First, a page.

We aimed to compare the effects of two different dosing durations of dietary nitrate (NO3-) supplementation on 1 and 4 km cycling time-trial performance in highly trained cyclists. In a double-blind crossover-design, nine highly trained cyclists ingested 140ml of NO3--rich beetroot juice containing ~8.0mmol [NO3-], or placebo, for seven days. Participants completed a range of laboratory-based trials to quantify physiological and perceptual responses and cycling performance: time-trials on day 3 and 6 (4km) and on day 4 and 7 (1km) of the supplementation period. Relative to placebo, effects following 3- and 4-days of NO3- supplementation were unclear for 4 (-0.8; 95% CL, ± 2.8%, p = .54) and likely harmful for 1km (-1.9; ± 2.5% CL, p = .17) time-trial mean power. Effects following 6- and 7-days of NO3- supplementation resulted in unclear effects for 4 (0.1; ± 2.2% CL, p = .93) and 1km (-0.9; ± 2.6%CL, p = .51) time-trial mean power. Relative to placebo, effects for 40, 50, and 60% peak power output were unclear for economy at days 3 and 6 of NO3- supplementation (p > .05). Dietary NO3- supplementation appears to be detrimental to 1km time-trial performance in highly trained cyclists after 4-days. While, extending NO3- dosing to ≥ 6-days reduced the magnitude of harm in both distances, overall performance in short duration cycling time-trials did not improve relative to placebo.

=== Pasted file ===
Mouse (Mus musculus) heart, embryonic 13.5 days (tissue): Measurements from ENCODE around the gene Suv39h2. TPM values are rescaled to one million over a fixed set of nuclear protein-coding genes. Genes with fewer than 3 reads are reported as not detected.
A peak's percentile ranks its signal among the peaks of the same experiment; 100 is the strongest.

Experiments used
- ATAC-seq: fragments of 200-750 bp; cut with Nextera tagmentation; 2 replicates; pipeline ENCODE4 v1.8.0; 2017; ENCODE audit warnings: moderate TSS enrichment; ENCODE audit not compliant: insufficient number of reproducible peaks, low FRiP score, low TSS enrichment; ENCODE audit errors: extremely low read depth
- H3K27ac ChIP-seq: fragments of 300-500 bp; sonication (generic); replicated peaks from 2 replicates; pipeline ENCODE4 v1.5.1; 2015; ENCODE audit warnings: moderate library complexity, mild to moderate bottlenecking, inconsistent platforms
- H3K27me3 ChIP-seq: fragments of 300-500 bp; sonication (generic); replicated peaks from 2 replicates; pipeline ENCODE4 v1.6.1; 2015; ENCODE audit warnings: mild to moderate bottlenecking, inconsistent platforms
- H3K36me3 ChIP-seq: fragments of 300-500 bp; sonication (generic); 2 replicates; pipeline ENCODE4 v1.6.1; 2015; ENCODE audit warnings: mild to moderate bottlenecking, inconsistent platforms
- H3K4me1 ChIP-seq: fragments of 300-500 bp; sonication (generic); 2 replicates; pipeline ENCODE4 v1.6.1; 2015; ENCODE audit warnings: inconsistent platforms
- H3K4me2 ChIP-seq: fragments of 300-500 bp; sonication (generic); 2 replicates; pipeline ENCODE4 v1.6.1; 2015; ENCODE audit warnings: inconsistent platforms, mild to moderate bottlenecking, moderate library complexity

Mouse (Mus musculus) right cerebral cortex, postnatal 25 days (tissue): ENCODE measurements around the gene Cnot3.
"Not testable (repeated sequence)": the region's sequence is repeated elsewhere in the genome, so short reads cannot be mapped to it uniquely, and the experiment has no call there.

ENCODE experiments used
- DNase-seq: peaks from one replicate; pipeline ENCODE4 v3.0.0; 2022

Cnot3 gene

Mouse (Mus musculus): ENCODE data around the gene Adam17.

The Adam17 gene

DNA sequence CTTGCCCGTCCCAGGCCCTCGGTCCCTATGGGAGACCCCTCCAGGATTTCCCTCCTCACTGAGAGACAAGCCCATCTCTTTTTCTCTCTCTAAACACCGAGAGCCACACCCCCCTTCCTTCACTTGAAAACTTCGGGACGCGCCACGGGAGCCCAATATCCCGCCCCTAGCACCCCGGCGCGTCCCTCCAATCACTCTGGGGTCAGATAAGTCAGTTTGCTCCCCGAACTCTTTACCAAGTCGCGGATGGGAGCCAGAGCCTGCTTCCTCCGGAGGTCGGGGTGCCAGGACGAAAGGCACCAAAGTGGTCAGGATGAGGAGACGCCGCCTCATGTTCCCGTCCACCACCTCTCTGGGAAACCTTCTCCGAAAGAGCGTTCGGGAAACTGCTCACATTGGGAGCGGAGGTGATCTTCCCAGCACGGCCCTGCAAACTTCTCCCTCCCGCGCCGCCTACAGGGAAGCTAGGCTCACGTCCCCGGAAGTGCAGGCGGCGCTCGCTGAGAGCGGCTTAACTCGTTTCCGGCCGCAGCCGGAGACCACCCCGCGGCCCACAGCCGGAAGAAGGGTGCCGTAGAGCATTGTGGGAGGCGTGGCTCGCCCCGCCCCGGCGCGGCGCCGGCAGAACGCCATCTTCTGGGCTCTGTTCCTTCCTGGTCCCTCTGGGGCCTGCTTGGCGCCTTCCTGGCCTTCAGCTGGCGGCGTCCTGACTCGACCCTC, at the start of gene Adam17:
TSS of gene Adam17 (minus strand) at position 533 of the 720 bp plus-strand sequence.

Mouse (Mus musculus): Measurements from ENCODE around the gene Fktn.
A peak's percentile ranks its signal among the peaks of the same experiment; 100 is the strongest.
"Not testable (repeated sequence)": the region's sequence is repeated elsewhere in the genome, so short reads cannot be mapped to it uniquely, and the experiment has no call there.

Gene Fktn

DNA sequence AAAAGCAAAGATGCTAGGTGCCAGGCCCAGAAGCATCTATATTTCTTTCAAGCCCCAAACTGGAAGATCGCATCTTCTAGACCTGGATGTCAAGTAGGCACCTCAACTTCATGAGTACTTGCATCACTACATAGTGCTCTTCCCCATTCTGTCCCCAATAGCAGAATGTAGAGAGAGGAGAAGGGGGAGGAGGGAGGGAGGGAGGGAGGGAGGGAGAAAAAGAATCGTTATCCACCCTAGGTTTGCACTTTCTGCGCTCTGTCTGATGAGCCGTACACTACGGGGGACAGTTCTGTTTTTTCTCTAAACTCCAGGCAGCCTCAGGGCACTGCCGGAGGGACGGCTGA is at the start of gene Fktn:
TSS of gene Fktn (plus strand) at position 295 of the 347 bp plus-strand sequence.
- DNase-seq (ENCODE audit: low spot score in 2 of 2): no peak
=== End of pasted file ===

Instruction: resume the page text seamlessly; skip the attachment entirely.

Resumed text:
McQuillan is with the Health, Sport and Human Performance, University of Waikato, Hamilton, New Zealand. Dulson, Laursen, and Kilding are with the Sports Performance Research Institute New Zealand, Auckland, AUT University, New Zealand.